Students also conducted habitat surveys to evaluate the habitat of the Banyule
Swamp. By looking at factors such as litter, animals, water quality, and the pres-
ence of weeds and indigenous plants, the students could rate the habitat. Most
students found it to be average habitat that needs improvement and learned
ways in which Banyule Council and Friends Groups are continually working to
improve it. Sightings included a small mob of kangaroos and two black swans
and their cygnets. Students also learned that Banyule Swamp is a bird habitat
site of State significance with several major bird migrations passing through each
Greensborough Primary studies waterbugs
As part of their study of wetland environments, three classes from
Greensborough Primary identified waterbugs (macroinvertebrates) that
live in local creeks and wetlands. Students were able to identify a num-
ber of waterbugs including numerous caddisfly larvae, damselfly
nymphs, freshwater shrimps and backswimmers. Students learned
about the role waterbugs play in freshwater food chains and ways in
which they can help keep the water clean that flows into wetlands and
Some students were able to get a closer look at the waterbugs by tak-
ing photos of them with a digital microscope.
Article and photographs supplied by Peter Grenfell.
The City of Banyule funds free stormwater education programs in conjunction with Healthy Waterways
WaterWatch. For details, contact Julia Vanderoord.
Contact Belinda Moody for a copy of the
poster Mosses, liverworts, fungi and li-
chens of Melbourne Middle Yarra region
Amazing Fungal Display
Possibly getting into the sprit of the World Cup, a
huge Basket Fungus fruiting body emerged in a
Montmorency backyard during June this year. The
fungus mystified onlookers by its unusual form and behaviour, rapidly expanding from a solid white
mass to an open lattice likened to a hollow soccer ball.
Having never seen a fungus like that before the resident turned to Theresa Lebel the Senior
Mycologist at the Royal Botanic Gardens for identification. The Basket Fungus, Ileodictyon gracile
is one of over a hundred species listed on the Fungimap web site, a resource for gathering and
sharing information about fungi. People who are interested should visit www.rbg.vic.gov.au/
fungimap, where you can find the list of target species, report your sightings, read the Fungimap
newsletter and access other fungus focused resources.
Indigenous plant Wicked Weed
Hedge Wattle Gorse
(Acacia paradoxa) (Ulex europaeus)
A listed Noxious Weed Gorse is one of those
Not for every backyard this wattle is extremely plants that effects agriculture and bushland. It is
prickly but that makes it very good habitat. Its difficult to remove because the leaves are
dense foliage and prickles combine to give good extremely spiky making hand weeding a painful
cover for small birds to hide and nest in. Hedge job and the herbicides that effectively kill it require
Wattle has beautiful yellow blossoms and will training to use. Thick gloves and a mattock are
cope well with a dry, exposed site. It can be the answer for small plants.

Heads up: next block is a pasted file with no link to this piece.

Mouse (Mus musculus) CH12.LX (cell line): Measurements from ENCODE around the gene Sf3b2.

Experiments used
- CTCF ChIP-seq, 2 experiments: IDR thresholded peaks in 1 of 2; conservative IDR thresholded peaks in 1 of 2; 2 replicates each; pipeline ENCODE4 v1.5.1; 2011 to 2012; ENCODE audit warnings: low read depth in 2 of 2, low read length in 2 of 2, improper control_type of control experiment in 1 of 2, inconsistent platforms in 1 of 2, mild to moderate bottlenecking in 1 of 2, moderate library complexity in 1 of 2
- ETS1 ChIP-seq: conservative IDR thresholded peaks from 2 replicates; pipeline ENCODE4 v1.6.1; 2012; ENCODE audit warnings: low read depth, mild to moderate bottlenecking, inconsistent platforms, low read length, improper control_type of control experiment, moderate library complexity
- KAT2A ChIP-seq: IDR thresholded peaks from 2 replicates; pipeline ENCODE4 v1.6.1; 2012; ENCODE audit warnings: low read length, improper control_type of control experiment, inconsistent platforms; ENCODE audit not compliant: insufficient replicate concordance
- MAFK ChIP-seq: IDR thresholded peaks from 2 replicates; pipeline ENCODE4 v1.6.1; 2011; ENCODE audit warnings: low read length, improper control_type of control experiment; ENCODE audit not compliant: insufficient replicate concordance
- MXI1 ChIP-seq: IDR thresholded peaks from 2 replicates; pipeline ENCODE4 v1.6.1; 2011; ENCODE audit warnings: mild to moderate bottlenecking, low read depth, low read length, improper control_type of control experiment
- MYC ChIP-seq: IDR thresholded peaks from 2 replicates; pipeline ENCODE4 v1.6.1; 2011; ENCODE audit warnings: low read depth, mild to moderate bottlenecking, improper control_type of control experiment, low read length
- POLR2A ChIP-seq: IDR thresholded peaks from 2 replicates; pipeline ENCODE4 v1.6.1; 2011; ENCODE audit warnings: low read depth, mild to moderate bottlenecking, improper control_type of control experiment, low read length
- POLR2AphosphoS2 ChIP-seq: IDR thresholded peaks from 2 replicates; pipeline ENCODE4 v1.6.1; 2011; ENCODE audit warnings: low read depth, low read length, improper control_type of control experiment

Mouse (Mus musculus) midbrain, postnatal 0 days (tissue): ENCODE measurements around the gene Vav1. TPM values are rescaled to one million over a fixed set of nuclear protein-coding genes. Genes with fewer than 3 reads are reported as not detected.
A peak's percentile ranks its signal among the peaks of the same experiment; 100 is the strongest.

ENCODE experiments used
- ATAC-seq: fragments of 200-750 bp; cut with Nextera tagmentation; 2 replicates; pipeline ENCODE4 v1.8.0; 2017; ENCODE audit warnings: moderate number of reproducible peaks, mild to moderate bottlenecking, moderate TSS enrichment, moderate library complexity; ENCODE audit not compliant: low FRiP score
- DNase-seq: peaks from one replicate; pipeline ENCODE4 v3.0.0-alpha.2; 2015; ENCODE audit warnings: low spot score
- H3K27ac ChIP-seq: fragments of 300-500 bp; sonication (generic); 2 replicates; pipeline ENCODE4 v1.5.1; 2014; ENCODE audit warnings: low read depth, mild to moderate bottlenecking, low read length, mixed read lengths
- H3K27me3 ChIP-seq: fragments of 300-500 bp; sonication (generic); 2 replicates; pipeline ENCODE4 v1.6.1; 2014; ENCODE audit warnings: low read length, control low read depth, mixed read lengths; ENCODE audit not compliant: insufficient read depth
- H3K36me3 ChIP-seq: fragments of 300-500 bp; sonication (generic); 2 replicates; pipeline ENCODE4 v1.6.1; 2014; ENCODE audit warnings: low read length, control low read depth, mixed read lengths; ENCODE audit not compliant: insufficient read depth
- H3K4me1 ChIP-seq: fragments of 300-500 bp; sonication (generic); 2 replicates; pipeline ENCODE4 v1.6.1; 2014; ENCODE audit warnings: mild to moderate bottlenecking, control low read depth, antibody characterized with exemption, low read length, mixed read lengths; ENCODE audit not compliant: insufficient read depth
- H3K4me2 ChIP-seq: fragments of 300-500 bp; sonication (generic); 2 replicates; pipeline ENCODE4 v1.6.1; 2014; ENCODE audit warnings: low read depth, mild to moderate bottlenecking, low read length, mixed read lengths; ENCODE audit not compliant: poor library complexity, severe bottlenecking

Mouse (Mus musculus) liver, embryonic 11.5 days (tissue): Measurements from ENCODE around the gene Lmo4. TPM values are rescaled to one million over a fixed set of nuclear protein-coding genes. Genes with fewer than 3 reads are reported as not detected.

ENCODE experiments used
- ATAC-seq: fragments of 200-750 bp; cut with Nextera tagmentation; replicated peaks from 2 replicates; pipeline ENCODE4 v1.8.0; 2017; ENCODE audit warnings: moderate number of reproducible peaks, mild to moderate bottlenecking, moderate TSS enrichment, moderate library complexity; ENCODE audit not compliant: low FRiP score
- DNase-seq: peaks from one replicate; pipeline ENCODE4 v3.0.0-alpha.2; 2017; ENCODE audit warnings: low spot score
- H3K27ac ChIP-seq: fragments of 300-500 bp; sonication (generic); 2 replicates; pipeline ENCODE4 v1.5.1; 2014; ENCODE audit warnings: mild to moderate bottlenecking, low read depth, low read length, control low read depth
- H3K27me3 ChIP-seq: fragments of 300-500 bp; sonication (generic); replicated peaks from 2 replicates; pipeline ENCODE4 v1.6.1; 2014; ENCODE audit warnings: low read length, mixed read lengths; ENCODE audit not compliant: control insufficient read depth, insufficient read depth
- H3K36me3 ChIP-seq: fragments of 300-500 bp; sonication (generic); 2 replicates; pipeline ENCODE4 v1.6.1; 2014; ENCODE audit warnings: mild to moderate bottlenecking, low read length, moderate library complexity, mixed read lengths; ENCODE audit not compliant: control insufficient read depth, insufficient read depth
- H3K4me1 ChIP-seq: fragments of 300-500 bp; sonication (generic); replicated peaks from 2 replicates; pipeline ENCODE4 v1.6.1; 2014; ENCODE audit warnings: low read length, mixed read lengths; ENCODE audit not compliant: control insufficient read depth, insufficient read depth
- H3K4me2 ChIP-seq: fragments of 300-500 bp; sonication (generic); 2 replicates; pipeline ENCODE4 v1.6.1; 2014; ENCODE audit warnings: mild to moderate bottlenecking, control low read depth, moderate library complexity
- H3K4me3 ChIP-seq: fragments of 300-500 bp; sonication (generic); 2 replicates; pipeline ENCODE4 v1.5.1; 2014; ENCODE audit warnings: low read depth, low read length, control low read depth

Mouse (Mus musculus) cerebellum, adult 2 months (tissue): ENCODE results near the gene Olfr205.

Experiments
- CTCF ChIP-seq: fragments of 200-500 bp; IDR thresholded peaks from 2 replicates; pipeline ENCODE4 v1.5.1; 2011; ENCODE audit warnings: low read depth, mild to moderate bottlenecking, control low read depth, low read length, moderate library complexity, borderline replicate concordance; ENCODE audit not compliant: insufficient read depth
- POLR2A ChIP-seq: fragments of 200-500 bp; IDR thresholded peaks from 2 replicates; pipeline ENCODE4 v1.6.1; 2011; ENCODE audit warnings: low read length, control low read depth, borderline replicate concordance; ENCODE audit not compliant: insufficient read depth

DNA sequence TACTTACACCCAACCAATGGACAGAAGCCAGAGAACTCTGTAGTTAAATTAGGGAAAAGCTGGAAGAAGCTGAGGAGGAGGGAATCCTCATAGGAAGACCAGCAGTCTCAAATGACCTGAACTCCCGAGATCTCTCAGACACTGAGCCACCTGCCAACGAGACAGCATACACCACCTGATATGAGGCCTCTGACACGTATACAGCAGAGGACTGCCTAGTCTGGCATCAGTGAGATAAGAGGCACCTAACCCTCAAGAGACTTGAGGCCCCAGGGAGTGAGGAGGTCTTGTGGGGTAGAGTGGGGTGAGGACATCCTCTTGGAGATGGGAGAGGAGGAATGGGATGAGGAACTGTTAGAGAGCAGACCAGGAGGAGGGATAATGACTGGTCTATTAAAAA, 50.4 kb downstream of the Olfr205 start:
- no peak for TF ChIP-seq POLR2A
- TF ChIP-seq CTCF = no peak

used as a hedge or screen if mass planted, just Gorse seeds have a hard coat and can persist in
keep it well away from any footpaths. the ground for decades before being prompted to
germinate by disturbance. Gorse provides
habitat for pest species such as rabbits and foxes
but also for small local birds. Removal of large
inf est at io ns
p r i c k l y
Banyule Childcare Centres Involved in World First
130 families with children attending one of 3 Banyule Childcare Centres
agreed to participate in a world first trial of a fully compostable disposable
nappy. The nappies have been developed by Kuver Design, owner of the
Eenee brand, and are fully compostable by incorporating plant based mate-
rials and a detachable, reusable waste band, eliminating the need for plastic
This could be the solution to getting nappies out of the kerbside rubbish bin thus reducing the
volume of waste going to landfill. It could have a big impact as it’s been estimated that 8.5% of
Banyule’s landfill is comprised of disposable nappies.
Trials will continue and if successful the use of the compostable nappies could extend to other
childcare centres, age care facilities and maternal and children’s hospitals before hopefully be-
coming a mainstream product.
The first trial was conducted at the Joyce Avenue Childcare Centre, where there were already
environmentally committed staff and parents at the centre. Initiatives already implemented at
Joyce Avenue include food recycling and energy efficient timers on light switches.
The nappies are collected separately from normal waste in dedicated bins and are composed off
site. Compost generated from the nappies is already degraded enough to be offered as a soil
Joyce Avenue Childcare Centre and staff Kim
The frog is one of the most iconic and amazing creatures living in our waterways. In fact,
they are labelled by scientists as an "ecological indicator" because their very presence can
indicate that a river, creek or wetland is healthy. Unfortunately the numbers of frogs in
our waterways are declining, due to factors impacting on their habitat such as reduced
water quality and plant life, changes in land use, human activities and more increasingly,
Come and join the Darebin Froggers on our regular frog
romps at a number of wetlands and on the Creek itself
throughout the Darebin Creek Catchment. The Darebin
Froggers have been participating in the Melbourne Frog
Census in the Darebin Creek catchment for the last 6 years
and have discovered many species in the area. We run a